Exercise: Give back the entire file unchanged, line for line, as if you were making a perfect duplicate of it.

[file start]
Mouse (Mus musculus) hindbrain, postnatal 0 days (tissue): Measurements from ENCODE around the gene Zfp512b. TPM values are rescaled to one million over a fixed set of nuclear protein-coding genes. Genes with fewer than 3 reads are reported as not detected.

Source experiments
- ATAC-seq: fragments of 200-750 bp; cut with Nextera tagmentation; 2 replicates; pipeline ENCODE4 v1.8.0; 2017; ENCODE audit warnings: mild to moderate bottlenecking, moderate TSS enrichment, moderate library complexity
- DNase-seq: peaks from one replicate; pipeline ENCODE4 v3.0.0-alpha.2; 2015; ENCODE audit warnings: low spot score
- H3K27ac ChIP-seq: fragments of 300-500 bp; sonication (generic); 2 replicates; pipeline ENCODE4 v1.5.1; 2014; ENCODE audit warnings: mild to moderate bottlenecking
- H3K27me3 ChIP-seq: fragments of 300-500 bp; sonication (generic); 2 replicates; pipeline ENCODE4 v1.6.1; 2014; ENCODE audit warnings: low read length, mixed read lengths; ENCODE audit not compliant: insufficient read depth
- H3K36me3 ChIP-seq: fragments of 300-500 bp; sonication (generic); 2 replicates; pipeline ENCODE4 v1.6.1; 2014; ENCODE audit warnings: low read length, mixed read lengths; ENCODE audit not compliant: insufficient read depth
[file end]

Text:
Mouse (Mus musculus) hindbrain, postnatal 0 days (tissue): Measurements from ENCODE around the gene Zfp512b. TPM values are rescaled to one million over a fixed set of nuclear protein-coding genes. Genes with fewer than 3 reads are reported as not detected.

Source experiments
- ATAC-seq: fragments of 200-750 bp; cut with Nextera tagmentation; 2 replicates; pipeline ENCODE4 v1.8.0; 2017; ENCODE audit warnings: mild to moderate bottlenecking, moderate TSS enrichment, moderate library complexity
- DNase-seq: peaks from one replicate; pipeline ENCODE4 v3.0.0-alpha.2; 2015; ENCODE audit warnings: low spot score
- H3K27ac ChIP-seq: fragments of 300-500 bp; sonication (generic); 2 replicates; pipeline ENCODE4 v1.5.1; 2014; ENCODE audit warnings: mild to moderate bottlenecking
- H3K27me3 ChIP-seq: fragments of 300-500 bp; sonication (generic); 2 replicates; pipeline ENCODE4 v1.6.1; 2014; ENCODE audit warnings: low read length, mixed read lengths; ENCODE audit not compliant: insufficient read depth
- H3K36me3 ChIP-seq: fragments of 300-500 bp; sonication (generic); 2 replicates; pipeline ENCODE4 v1.6.1; 2014; ENCODE audit warnings: low read length, mixed read lengths; ENCODE audit not compliant: insufficient read depth